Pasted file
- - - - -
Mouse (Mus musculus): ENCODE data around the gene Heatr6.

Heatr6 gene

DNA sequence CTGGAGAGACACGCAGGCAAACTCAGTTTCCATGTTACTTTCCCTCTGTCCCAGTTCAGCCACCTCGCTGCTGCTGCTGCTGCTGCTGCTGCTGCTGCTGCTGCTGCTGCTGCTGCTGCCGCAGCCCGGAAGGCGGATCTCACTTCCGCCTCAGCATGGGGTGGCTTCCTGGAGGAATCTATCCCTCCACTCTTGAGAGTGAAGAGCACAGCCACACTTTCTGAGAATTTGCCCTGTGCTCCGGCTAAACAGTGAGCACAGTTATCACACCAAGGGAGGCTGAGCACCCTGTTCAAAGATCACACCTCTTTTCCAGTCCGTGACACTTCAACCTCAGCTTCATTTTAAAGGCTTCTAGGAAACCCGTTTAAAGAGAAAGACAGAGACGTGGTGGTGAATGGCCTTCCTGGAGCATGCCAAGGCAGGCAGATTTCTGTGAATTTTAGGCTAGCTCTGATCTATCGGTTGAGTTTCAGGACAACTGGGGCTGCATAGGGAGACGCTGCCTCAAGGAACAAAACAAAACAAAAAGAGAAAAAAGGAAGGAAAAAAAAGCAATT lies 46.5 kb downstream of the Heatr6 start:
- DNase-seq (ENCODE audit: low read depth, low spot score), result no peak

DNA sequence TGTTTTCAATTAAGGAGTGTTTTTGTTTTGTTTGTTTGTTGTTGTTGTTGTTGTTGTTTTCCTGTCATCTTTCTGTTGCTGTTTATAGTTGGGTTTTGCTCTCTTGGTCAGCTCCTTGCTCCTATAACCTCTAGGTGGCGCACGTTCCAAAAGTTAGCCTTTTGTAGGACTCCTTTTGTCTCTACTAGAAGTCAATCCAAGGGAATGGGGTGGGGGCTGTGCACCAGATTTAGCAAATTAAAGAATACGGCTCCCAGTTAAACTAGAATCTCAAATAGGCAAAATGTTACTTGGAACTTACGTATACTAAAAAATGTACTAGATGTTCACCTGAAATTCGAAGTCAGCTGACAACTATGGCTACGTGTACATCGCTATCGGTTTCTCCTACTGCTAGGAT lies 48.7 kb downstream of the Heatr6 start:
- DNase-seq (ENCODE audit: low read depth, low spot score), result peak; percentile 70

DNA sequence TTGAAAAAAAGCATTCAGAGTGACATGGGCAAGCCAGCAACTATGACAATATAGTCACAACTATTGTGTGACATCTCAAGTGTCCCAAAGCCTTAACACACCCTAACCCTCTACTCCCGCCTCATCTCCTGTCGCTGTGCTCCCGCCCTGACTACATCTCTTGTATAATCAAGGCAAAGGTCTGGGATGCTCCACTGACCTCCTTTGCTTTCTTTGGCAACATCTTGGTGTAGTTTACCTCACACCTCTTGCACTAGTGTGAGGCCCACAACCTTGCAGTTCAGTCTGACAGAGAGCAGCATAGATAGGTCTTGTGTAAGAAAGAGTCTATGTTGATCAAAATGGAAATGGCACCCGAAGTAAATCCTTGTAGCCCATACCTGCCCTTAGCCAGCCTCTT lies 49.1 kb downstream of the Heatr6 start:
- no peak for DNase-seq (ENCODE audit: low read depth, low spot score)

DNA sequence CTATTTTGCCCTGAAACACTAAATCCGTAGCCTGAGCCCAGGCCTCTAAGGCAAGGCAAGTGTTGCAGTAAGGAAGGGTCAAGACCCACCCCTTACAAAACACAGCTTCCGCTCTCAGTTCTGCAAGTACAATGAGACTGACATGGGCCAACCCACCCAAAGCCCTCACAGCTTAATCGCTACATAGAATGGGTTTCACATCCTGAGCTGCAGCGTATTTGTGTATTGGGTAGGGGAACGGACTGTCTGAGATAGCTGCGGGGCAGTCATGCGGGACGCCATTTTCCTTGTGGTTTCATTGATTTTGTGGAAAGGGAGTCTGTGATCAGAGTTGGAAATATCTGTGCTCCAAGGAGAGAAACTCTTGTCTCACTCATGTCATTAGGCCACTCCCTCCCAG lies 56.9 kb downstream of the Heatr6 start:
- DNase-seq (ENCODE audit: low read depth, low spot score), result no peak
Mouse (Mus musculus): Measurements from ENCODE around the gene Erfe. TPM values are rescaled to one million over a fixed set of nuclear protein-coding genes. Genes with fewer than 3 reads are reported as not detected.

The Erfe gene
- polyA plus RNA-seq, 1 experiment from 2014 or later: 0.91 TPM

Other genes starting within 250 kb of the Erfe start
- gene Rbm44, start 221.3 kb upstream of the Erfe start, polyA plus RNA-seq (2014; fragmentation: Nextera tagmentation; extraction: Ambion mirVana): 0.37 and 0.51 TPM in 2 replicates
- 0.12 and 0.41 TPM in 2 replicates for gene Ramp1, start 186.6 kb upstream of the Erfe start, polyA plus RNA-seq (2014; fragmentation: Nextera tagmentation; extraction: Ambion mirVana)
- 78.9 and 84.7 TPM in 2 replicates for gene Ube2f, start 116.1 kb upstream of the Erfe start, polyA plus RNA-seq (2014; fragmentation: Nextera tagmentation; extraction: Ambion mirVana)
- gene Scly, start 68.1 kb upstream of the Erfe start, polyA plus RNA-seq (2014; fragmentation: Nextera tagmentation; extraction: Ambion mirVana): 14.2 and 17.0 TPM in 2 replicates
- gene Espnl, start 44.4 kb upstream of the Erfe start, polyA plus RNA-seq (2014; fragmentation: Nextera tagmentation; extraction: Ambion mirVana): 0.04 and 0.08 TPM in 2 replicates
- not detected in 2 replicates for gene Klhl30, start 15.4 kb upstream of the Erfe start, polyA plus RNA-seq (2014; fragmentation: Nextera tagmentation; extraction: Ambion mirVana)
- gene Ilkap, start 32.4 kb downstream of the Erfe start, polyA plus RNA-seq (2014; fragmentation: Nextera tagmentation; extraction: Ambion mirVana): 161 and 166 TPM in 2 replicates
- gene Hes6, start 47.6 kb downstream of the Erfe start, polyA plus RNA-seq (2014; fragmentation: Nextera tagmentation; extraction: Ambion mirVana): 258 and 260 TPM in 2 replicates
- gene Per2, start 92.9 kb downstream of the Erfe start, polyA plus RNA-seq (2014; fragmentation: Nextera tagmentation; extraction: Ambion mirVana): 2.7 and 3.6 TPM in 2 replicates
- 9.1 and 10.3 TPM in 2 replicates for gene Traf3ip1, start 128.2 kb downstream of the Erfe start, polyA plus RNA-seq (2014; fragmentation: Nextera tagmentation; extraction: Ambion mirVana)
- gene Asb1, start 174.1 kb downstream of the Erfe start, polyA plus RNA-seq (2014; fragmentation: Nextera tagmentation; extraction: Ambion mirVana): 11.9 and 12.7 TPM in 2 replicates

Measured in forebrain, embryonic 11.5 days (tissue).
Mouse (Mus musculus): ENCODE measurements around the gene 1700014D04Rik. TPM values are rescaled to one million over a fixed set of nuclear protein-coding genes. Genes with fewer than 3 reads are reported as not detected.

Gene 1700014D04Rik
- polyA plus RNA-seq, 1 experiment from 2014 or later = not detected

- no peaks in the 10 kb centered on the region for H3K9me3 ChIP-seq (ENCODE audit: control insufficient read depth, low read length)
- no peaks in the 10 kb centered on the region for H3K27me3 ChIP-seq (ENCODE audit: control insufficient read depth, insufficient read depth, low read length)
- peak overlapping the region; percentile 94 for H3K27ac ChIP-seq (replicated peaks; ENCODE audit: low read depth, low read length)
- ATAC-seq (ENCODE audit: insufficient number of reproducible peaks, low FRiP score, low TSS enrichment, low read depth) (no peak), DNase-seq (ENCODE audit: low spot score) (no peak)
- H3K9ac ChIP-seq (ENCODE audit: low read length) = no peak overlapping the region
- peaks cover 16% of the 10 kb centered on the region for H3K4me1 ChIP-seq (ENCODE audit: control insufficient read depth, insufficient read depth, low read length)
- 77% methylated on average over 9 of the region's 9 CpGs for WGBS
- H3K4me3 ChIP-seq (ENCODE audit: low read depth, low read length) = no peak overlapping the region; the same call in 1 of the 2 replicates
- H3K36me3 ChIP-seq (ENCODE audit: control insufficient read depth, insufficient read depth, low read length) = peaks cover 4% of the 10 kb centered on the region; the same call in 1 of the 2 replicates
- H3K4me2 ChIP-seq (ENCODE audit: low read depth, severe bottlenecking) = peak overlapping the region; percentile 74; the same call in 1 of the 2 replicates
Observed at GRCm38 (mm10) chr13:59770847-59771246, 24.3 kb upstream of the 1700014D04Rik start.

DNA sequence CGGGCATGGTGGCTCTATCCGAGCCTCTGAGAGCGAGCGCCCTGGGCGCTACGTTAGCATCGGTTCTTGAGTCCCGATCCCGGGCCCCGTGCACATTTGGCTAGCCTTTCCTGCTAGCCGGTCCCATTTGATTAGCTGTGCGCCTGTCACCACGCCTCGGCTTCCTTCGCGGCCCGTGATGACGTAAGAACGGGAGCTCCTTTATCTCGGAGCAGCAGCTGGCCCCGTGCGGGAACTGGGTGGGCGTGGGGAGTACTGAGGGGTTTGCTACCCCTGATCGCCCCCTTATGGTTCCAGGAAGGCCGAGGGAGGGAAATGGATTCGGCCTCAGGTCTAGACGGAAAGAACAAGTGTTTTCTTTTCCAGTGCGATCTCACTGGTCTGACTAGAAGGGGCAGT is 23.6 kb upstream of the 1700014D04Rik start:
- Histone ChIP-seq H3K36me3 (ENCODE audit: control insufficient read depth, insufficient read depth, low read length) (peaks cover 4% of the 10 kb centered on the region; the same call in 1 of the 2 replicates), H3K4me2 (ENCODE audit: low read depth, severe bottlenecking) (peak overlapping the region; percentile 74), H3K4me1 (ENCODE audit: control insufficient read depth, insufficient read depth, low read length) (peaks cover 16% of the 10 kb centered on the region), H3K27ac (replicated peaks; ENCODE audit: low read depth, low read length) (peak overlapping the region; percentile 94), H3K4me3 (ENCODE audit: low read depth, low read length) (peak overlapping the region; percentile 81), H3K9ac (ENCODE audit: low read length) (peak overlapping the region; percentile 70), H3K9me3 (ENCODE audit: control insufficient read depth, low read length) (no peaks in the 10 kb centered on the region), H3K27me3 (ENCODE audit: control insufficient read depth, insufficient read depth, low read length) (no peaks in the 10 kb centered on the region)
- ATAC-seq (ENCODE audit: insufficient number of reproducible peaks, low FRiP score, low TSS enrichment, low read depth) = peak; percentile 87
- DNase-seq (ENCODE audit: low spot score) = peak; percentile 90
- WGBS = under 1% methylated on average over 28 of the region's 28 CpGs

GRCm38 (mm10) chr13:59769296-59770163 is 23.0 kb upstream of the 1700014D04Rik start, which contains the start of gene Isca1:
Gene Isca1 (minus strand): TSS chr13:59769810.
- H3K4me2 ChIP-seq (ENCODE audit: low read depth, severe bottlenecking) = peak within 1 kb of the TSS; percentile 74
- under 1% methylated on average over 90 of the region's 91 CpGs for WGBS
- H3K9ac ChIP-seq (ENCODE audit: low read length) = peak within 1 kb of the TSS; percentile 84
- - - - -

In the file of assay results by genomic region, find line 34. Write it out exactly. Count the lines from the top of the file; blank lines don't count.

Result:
- H3K9ac ChIP-seq (ENCODE audit: low read length) = no peak overlapping the region